A portfolio is a showcase of a creative professional’s work. It’s not just about promoting your talent and services.
Spending time working on your own portfolio provides a good overview exercise to determine the type of work you want to do and the direction you’re heading.
Creative professionals need portfolios to demonstrate their:
- Artistic flair
- Technical skill
- Specialism and experience
- Areas of interests
1) Choose the right platform to showcase your work
It’s recommendable for a creative to have a dedicated portfolio website. You can begin with community platforms such as Behance or DeviantArt. If you to wish to set yourself apart and be more enterprising, you could invest in own website using Wix, Squarepace, WordPress or Tumblr platforms.
Make sure that you are able to maintain these websites easily, or invest some time training yourself to use it.
Some early-day creative entrepreneurs probably can’t afford to pay monthly or annual fee for websites. In this case, social media channels such Instagram, Facebook, Pinterest or Twitter could be useful.
2) Categorise your work
Firstly, look at all your work and put them into separate categories. For a designer, it could be Brand Identity, Marketing, Campaign, Events and so on. For a photographer, you could divide your work by assignments or genres such as Portraiture, Landscape, Editorial, Events. etc.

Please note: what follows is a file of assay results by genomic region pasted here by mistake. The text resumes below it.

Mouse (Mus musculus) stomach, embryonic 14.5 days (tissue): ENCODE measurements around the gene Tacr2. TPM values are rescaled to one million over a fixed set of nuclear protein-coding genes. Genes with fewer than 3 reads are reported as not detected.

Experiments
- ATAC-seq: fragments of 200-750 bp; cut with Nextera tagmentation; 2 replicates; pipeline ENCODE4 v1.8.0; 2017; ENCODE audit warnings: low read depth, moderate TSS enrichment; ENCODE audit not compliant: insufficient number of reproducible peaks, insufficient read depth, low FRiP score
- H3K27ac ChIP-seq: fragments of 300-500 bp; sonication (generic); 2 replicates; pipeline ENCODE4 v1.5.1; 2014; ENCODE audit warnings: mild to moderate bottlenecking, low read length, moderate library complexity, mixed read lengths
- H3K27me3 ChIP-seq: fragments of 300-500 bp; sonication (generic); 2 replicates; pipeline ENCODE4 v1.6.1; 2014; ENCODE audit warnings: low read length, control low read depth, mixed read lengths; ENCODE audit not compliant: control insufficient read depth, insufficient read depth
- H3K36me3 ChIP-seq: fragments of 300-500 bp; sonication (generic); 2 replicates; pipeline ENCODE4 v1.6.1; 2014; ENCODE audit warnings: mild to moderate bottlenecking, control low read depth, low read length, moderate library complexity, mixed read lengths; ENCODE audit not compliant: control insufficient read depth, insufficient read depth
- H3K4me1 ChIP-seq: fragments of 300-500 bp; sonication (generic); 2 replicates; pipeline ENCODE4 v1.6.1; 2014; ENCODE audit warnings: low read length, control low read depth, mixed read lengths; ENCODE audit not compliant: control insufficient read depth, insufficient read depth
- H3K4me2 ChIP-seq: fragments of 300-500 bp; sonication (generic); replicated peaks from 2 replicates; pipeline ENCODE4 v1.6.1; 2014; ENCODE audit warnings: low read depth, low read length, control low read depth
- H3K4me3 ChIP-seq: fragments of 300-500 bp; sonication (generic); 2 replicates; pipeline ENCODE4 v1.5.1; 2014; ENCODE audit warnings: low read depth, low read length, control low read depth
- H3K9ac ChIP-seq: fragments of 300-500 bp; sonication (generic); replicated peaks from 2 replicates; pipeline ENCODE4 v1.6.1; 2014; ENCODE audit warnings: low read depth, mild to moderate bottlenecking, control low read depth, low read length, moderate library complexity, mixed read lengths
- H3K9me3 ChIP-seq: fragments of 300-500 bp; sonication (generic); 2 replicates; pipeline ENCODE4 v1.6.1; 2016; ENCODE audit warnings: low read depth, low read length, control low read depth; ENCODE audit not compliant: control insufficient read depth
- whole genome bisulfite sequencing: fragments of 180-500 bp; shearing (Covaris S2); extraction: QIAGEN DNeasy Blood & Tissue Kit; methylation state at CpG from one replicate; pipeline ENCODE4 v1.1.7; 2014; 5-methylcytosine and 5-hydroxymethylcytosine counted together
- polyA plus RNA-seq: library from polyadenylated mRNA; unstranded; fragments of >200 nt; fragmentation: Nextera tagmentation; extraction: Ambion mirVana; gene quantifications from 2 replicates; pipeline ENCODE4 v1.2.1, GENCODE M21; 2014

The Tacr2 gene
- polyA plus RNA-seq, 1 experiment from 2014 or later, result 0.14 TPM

Think about the type of work that your potential clients would want to see.
3) Select your strongest work
Choose the strongest work to showcase. For example, a job that was distributed nationwide or helped a client launched a brand successfully. It could also be a small project but highly attractive.
As you get more experienced, you’ll discover that a huge chunk of your professional work isn’t related to your personal creative style. So, you can choose not to showcase them.
4) Less is more
Potential clients who visit your website usually don’t have much time to browse.
We recommend showcasing maximum ten work per category. If you find it hard to choose the work to showcase, you could ask a colleague for a fresh perspective. A portfolio review could be useful for photography artists to improve their selections.
5) Create your dream work
If you haven’t been commissioned to do your dream assignment, don’t wait. Simply start a project that demonstrates your artistic direction. This could be fun and could help you polish your technical skills.
It’s a common practice for a good creative studio to set aside several weeks per year to work on its own artistic assignment.
For example, you could embark on a collaborative project with another artist or produce a campaign to support a worthy cause. It’s not only great for portfolio building but could potentially open up a new source of revenue.
6) Be easily contactable
Make sure you are easily contactable via an email address or a phone number. If you are cautious about sharing personal data, simple leave an email address on your portfolio website.
It’s also helpful to be clear about your business opening hours and the geographical regions you operate in.